The War on Journalism: Local to Federal

By Derrick Broze – Activist Post –

The battle between a free press and the State has been ongoing since the first days of the printing press. The notion that the citizenry could keep tabs on officials and report back to their respective communities revolutionized the master/servant relationship. For once the people were not doomed to remain ignorant while politicians, and royalty robbed them blind and deaf. Awareness was allowed to grow and swell until bursting into a new era of an informed, educated, and active populace.

This development, however, was not viewed fondly by the established ruling class around the globe. Some States completely destroyed the idea of a free press by merging the government with the media. Others simply worked with corporations to monopolize and direct the information reported on by the media. Beyond media manipulation the free press has also been subject to more direct attacks on journalists, and news organizations.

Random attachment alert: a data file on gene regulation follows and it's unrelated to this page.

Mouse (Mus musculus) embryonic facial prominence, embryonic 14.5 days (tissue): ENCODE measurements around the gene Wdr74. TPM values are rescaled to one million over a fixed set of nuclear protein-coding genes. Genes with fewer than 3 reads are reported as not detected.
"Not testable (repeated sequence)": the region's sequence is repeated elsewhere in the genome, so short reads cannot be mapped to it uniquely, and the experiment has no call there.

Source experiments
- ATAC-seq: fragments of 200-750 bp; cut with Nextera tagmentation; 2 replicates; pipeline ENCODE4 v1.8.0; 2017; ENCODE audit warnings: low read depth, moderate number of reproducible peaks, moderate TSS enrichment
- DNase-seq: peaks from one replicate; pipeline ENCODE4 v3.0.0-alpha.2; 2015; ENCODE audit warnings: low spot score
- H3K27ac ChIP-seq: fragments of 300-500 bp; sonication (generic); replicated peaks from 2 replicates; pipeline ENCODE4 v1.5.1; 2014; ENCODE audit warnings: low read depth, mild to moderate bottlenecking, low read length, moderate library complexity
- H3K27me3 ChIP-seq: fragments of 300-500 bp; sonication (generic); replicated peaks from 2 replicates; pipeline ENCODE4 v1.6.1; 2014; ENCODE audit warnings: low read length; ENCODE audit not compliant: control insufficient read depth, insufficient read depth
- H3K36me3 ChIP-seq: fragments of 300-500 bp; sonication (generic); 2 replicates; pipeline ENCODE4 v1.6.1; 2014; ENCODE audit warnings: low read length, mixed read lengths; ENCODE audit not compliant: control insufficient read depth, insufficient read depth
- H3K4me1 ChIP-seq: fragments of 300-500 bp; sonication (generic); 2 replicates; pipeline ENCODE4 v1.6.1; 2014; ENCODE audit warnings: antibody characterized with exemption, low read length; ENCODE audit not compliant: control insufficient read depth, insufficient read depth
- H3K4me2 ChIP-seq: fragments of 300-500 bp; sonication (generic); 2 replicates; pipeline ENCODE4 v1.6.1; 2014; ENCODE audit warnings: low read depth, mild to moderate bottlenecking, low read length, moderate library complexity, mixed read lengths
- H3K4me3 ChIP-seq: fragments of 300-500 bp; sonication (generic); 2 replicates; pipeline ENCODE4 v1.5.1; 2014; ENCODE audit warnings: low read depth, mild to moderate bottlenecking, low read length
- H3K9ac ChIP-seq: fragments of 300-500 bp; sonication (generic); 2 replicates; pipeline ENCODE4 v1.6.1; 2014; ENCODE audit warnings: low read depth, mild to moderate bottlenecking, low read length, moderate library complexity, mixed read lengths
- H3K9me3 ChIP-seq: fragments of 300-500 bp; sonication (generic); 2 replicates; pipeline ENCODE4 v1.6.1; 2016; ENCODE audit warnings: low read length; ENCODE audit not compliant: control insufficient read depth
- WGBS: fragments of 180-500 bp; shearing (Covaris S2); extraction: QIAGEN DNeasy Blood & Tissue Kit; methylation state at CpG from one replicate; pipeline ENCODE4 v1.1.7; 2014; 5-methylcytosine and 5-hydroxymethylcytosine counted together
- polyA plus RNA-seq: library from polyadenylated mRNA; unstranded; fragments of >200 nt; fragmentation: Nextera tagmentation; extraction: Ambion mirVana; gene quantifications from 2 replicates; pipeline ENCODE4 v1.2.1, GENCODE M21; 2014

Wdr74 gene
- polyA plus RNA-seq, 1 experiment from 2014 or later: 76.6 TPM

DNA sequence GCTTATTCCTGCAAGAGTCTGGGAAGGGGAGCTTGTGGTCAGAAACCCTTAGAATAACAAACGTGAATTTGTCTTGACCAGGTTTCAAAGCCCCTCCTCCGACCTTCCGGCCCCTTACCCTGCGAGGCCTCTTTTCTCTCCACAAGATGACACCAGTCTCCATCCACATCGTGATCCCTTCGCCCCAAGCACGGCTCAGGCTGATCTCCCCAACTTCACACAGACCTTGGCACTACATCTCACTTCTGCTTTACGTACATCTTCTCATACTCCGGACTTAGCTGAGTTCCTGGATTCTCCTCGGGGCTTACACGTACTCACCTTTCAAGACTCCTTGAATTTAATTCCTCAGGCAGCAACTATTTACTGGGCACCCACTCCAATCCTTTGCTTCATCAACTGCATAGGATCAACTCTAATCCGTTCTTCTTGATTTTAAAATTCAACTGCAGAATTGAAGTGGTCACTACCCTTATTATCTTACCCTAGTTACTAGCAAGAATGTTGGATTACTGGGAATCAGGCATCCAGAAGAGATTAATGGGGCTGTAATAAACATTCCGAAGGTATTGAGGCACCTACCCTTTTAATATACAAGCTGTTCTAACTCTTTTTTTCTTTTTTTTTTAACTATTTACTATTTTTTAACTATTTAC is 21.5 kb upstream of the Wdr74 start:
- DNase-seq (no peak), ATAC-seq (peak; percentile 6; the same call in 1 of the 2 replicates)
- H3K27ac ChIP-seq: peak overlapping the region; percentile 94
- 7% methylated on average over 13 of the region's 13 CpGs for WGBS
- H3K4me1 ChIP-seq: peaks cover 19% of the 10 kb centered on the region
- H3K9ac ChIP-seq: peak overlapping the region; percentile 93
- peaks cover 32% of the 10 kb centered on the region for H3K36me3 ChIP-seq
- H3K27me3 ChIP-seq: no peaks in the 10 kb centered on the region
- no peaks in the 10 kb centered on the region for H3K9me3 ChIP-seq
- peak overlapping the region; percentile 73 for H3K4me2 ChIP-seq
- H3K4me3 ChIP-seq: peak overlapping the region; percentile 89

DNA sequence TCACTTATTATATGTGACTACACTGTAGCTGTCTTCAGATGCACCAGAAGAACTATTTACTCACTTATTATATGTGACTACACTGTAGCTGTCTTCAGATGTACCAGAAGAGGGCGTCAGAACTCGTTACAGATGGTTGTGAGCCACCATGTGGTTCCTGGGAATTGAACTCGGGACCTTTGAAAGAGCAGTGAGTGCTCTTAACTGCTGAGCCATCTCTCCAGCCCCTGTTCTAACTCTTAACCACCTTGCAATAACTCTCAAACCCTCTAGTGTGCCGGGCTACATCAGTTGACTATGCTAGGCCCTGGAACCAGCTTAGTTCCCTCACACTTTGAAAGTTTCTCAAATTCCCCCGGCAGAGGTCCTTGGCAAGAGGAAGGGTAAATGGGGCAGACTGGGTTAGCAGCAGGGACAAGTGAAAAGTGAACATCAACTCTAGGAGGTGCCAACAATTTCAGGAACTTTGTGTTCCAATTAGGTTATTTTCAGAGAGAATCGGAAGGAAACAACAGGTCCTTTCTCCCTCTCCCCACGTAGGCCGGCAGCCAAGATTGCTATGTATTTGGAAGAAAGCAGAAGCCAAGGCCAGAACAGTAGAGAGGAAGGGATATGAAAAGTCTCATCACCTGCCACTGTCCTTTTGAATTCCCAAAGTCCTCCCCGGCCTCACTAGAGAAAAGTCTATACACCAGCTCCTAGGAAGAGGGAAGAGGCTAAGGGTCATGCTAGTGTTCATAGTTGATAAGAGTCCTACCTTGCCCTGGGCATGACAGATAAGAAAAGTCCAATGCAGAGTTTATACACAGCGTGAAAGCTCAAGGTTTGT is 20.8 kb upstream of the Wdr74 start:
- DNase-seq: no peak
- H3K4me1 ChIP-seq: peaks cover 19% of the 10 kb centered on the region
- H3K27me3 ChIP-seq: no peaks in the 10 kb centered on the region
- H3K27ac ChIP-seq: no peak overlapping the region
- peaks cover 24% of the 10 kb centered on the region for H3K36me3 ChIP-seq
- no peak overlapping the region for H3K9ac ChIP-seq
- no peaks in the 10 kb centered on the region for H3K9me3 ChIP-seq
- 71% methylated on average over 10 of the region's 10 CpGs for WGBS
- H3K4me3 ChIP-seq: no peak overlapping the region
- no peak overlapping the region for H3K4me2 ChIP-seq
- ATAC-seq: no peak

Local Journalism Under Attack

In my personal pursuit of information as an independent journalist I have met resistance and closed doors as a result of asking tough questions. Recently I have been dealing with a firsthand account of the attack on and narrowing of the definition of journalism.

Over the past 4 years as an activist with the Houston Free Thinkers (HFT)I have veered more and more into the role of journalist, occasionally wearing both hats at the same time. For example, I will attend a protest or rally that I helped plan with the HFT, and later report on the action in an article for Activist Post, or another media outlet I write for. This distinction between activist, and journalist is a blurred one and ultimately unnecessary, as all free humans in the United States are guaranteed freedom of the press, as noted in (but not granted by) the Constitution.

In April 2013 HFT was leaked emails and an image confirming that the Houston Police Department was monitoring our activities. We investigated the matter by attending City Council meetings, calling the Mayor’s Office, and emailing council members. I even attempted to interview the Mayor regarding the issue (and others) but she ran away from my questions.

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